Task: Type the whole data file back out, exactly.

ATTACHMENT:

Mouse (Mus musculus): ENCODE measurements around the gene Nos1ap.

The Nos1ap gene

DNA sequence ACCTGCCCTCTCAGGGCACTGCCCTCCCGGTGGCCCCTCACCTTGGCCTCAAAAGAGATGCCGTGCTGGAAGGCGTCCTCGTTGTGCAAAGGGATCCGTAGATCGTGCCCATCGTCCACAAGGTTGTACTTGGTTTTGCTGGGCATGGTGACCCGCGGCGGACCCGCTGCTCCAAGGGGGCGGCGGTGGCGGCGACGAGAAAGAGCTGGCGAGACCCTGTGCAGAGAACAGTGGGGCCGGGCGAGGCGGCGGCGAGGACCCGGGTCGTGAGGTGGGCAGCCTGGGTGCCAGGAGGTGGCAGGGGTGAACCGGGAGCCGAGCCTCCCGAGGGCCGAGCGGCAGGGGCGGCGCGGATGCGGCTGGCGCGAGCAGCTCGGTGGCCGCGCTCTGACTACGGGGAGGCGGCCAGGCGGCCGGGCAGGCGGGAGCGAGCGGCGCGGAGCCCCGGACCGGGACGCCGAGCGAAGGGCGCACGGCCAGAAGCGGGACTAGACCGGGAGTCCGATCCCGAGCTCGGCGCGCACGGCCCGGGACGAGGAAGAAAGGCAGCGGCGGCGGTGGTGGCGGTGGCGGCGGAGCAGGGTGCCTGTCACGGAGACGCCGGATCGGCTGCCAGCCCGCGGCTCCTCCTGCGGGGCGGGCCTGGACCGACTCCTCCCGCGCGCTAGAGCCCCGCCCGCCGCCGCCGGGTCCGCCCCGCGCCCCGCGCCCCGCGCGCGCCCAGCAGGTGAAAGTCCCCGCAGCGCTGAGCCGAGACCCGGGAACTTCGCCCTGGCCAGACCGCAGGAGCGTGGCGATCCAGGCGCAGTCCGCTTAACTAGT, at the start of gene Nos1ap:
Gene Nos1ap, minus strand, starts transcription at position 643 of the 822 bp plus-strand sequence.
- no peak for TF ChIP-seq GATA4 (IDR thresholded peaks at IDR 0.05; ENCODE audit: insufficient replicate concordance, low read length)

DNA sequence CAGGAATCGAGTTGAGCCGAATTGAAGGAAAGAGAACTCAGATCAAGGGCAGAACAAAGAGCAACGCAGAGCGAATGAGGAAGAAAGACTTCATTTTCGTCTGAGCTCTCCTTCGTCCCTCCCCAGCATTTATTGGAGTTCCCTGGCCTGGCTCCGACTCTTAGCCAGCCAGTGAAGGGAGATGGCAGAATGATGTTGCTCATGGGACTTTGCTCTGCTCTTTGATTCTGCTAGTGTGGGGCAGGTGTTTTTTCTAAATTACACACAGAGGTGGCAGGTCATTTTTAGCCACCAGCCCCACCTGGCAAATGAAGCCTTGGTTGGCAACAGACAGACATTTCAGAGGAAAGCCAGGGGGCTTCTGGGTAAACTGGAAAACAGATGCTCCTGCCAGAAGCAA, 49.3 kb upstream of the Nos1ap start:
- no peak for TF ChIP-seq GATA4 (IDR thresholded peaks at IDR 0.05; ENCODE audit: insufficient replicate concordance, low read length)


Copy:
Mouse (Mus musculus): ENCODE measurements around the gene Nos1ap.

The Nos1ap gene

DNA sequence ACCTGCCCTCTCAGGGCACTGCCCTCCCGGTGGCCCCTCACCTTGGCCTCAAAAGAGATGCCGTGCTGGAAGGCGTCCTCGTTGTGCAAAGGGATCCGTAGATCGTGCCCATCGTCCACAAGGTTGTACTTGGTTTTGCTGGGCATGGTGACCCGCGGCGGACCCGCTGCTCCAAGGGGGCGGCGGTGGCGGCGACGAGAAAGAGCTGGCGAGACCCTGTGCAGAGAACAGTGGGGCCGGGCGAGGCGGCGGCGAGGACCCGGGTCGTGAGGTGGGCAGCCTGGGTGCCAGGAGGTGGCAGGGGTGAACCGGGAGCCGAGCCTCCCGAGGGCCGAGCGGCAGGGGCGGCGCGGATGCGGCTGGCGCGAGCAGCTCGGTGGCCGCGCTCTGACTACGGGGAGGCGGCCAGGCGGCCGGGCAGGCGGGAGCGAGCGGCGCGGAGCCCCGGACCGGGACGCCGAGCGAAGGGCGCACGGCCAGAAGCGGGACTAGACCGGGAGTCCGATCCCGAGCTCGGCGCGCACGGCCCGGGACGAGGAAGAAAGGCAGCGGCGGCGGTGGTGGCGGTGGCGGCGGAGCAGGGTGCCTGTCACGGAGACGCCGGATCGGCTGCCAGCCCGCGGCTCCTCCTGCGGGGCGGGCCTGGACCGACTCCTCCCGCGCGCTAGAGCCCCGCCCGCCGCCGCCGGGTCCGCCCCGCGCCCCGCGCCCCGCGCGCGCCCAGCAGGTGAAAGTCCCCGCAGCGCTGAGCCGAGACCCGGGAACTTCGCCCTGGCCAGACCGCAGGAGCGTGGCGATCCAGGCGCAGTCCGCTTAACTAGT, at the start of gene Nos1ap:
Gene Nos1ap, minus strand, starts transcription at position 643 of the 822 bp plus-strand sequence.
- no peak for TF ChIP-seq GATA4 (IDR thresholded peaks at IDR 0.05; ENCODE audit: insufficient replicate concordance, low read length)

DNA sequence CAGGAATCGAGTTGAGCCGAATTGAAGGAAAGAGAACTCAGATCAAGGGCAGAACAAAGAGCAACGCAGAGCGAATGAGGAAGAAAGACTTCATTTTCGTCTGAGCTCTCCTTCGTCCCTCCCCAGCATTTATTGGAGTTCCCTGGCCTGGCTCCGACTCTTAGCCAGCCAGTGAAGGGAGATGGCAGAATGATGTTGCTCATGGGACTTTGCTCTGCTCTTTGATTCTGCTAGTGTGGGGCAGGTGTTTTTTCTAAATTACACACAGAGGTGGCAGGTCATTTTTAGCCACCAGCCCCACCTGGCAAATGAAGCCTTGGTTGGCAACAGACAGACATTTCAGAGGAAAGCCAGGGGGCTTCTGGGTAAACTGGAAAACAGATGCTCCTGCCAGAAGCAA, 49.3 kb upstream of the Nos1ap start:
- no peak for TF ChIP-seq GATA4 (IDR thresholded peaks at IDR 0.05; ENCODE audit: insufficient replicate concordance, low read length)